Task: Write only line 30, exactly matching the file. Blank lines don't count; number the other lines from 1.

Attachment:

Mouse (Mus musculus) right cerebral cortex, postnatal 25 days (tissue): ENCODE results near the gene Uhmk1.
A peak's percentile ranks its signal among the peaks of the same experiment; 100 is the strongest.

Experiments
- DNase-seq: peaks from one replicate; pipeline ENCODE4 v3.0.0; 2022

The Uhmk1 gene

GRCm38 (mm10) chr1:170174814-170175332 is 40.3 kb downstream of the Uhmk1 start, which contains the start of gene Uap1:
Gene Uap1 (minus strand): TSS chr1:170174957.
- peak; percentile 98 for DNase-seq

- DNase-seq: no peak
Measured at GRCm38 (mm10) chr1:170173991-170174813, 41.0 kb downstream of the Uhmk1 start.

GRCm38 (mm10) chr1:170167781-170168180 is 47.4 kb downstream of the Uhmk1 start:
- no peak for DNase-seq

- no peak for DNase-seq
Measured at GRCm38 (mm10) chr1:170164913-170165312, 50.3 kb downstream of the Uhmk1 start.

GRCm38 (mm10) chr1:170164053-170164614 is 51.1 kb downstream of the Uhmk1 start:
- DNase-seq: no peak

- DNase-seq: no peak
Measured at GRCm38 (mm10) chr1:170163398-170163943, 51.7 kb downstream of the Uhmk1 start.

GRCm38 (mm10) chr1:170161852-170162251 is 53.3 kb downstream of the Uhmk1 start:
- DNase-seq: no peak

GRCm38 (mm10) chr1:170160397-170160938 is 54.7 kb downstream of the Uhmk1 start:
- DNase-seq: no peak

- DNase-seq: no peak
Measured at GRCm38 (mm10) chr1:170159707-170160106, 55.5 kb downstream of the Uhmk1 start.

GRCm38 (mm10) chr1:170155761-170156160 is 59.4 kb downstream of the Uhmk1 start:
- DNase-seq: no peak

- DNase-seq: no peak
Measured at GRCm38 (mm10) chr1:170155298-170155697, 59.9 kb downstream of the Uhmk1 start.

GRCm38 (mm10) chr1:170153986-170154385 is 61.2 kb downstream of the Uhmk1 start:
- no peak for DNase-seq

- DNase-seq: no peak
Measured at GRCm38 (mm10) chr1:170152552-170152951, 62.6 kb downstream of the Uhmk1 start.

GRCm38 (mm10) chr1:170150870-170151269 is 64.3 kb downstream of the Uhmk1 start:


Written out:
- no peak for DNase-seq